Raw information table
Internal sources of data are those that are internal to the organisation in question. For instance, if you are doing a research project for an organisation (or research institution) where you are an intern, and you want to reuse some of their past data, you would be using internal data sources.
The benefit of using these sources is that they are easily accessible and there is no associated financial cost of obtaining them.
External sources of data, on the other hand, are those that are external to an organisation or a research institution. This type of data has been collected by “somebody else”, in the literal sense of the term. The benefit of external sources of data is that they provide comprehensive data – however, you may sometimes need more effort (or money) to obtain it.
Let’s now focus on different types of internal and external secondary data sources.
There are several types of internal sources. For instance, if your research focuses on an organisation’s profitability, you might use their sales data. Each organisation keeps a track of its sales records, and thus your data may provide information on sales by geographical area, types of customer, product prices, types of product packaging, time of the year, and the like.
Alternatively, you may use an organisation’s financial data. The purpose of using this data could be to conduct a cost-benefit analysis and understand the economic opportunities or outcomes of hiring more people, buying more vehicles, investing in new products, and so on.
Another type of internal data is transport data. Here, you may focus on outlining the safest and most effective transportation routes or vehicles used by an organisation.
Alternatively, you may rely on marketing data, where your goal would be to assess the benefits and outcomes of different marketing operations and strategies.
Some other ideas would be to use customer data to ascertain the ideal type of customer, or to use safety data to explore the degree to which employees comply with an organisation’s safety regulations.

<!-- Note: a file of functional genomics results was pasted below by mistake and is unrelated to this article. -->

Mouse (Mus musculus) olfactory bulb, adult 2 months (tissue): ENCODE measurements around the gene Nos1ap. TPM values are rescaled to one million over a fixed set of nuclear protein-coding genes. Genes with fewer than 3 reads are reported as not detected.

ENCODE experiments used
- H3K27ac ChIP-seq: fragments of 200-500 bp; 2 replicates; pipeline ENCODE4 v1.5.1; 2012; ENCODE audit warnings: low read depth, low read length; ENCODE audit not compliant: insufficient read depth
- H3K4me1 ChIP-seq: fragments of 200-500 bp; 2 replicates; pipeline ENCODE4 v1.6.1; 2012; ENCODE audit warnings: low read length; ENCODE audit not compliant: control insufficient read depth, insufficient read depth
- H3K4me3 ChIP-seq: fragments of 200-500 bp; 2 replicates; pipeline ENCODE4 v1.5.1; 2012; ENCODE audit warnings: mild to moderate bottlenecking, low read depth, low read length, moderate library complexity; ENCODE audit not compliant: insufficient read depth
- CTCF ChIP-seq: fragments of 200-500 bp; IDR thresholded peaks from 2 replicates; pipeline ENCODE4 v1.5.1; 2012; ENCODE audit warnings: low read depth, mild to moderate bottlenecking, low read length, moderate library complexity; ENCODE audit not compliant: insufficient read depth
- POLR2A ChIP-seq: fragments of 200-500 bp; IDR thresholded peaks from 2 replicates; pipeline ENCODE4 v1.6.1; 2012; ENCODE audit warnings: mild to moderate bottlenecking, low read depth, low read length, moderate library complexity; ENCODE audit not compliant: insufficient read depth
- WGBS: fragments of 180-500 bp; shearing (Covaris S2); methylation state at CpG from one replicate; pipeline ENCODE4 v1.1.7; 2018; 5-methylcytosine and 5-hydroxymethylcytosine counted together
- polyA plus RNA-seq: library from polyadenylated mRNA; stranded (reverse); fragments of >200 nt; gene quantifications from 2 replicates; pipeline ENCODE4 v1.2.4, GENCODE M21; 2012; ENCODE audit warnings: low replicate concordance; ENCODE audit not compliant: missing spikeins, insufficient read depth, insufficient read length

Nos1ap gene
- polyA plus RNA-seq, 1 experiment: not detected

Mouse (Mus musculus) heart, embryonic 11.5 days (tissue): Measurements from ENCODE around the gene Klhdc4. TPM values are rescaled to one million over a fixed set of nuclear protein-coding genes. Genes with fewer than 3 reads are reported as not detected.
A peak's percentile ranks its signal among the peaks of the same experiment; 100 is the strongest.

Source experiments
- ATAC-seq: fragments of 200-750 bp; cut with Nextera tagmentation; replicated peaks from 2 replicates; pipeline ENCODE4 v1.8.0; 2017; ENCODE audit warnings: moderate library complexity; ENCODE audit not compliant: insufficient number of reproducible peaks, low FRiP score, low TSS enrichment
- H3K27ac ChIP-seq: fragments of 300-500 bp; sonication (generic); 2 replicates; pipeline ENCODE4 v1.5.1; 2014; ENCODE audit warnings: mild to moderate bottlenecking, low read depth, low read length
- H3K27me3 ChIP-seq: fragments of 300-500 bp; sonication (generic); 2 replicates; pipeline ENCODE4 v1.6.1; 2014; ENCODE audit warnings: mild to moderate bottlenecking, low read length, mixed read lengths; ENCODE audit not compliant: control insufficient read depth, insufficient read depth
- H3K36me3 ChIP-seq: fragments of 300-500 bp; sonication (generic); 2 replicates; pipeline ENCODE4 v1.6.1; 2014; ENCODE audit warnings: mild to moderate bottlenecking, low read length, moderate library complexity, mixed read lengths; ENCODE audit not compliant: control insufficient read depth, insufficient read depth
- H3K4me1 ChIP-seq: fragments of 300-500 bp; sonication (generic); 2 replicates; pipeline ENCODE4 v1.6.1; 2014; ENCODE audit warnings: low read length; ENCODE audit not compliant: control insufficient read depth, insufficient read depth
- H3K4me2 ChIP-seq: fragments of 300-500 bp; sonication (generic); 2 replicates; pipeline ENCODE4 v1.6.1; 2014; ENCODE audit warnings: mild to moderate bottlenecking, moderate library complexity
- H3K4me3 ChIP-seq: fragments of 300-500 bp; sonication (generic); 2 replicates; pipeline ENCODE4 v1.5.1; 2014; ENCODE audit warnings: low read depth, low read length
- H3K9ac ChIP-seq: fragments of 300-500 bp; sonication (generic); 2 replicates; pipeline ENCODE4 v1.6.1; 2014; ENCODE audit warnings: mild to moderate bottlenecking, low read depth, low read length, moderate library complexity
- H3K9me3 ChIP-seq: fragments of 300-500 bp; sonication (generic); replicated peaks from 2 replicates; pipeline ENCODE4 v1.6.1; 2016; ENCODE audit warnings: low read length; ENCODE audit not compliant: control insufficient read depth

The list of the types of internal sources of secondary data can be extensive; the most important thing to remember is that this data comes from a particular organisation itself, in which you do your research in an internal manner.
The list of external secondary data sources can be just as extensive. One example is the data obtained through government sources. These can include social surveys, health data, agricultural statistics, energy expenditure statistics, population censuses, import/export data, production statistics, and the like. Government agencies tend to conduct a lot of research, therefore covering almost any kind of topic you can think of.
Another external source of secondary data are national and international institutions, including banks, trade unions, universities, health organisations, etc. As with government, such institutions dedicate a lot of effort to conducting up-to-date research, so you simply need to find an organisation that has collected the data on your own topic of interest.
Alternatively, you may obtain your secondary data from trade, business, and professional associations. These usually have data sets on business-related topics and are likely to be willing to provide you with secondary data if they understand the importance of your research. If your research is built on past academic studies, you may also rely on scientific journals as an external data source.
Once you have specified what kind of secondary data you need, you can contact the authors of the original study.
As a final example of a secondary data source, you can rely on data from commercial research organisations. These usually focus their research on media statistics and consumer information, which may be relevant if, for example, your research is within media studies or you are investigating consumer behaviour.
TABLE 5 summarises the two sources of secondary data and associated examples: